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Key Dietary Strategies to Protect Yourself from Alzheimer's

For Related Articles and More Information, Please Visit OCA's Health Issues Page and our Appetite For a Change Page.



Alzheimer's disease has become nothing short of epidemic in the US. Could it be that some commonly eaten foods are the primary culprit? According to neurologist Dr. David Perlmutter, author of the book Grain Brain, your diet has major implications for your Alzheimer's risk.

Grain Brain has been on the New York Times Best Seller list for six months now, which is unusual for a health book. He has also been on a few PBS specials. Dr. Perlmutter is also the editor-in-chief of a brand new Harvard-based journal called Brain and Gut, slated to come out next year.

He came to the conclusion that brain dysfunction is rooted in a flawed diet, particularly our modern-day high-grain diet, after scouring the medical literature looking for clues to the underlying cause.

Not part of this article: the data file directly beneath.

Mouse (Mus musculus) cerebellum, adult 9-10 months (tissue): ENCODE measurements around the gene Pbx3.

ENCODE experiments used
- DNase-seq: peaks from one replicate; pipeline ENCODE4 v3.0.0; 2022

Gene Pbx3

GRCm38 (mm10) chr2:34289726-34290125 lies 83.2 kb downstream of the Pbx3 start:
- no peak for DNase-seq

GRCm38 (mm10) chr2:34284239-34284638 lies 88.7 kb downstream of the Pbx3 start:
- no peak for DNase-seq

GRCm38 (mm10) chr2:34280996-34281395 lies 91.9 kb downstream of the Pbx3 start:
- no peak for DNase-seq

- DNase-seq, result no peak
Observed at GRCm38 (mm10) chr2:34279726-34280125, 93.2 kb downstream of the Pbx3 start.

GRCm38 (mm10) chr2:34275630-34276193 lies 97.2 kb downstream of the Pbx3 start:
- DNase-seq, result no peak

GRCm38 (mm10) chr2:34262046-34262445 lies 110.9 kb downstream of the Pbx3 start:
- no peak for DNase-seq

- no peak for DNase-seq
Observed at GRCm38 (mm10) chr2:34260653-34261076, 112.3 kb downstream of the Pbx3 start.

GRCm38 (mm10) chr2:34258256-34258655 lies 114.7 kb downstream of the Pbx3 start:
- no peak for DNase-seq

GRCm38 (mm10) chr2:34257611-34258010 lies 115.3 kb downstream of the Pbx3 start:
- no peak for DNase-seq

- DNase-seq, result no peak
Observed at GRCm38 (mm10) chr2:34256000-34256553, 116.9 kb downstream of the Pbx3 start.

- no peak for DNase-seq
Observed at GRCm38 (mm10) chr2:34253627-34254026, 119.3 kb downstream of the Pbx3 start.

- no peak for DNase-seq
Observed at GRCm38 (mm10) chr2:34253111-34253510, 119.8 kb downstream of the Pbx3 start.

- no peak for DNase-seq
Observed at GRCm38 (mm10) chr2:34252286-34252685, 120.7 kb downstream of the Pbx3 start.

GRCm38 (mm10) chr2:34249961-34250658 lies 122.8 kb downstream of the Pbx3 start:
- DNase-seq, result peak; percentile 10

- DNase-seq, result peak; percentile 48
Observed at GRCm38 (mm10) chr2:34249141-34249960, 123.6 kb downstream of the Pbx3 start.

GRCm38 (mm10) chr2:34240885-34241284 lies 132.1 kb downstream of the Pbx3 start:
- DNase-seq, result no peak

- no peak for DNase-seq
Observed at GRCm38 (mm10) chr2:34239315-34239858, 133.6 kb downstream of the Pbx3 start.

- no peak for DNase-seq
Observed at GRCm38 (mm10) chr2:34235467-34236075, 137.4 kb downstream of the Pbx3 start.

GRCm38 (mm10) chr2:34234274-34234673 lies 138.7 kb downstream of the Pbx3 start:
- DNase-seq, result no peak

He'd grown weary of treating his patients' symptoms, and wanted to get to the bottom of the problem. As it turns out, the scientific literature is actually replete with information telling us that, yes, diet plays a crucial role in brain function. He says:

"What we've crystallized it down to now, in essence, is that diets that are high in sugar and carbohydrates, and similarly diets that are low in fat, are devastating to the brain.

When you have a diet that has carbohydrates in it, you are paving the way for Alzheimer's disease. I want to be super clear about that. Dietary carbohydrates lead to Alzheimer's disease.It's a pretty profound statement, but it's empowering nonetheless when we realize that we control our diet. We control our choices, whether to favor fat or carbohydrates."





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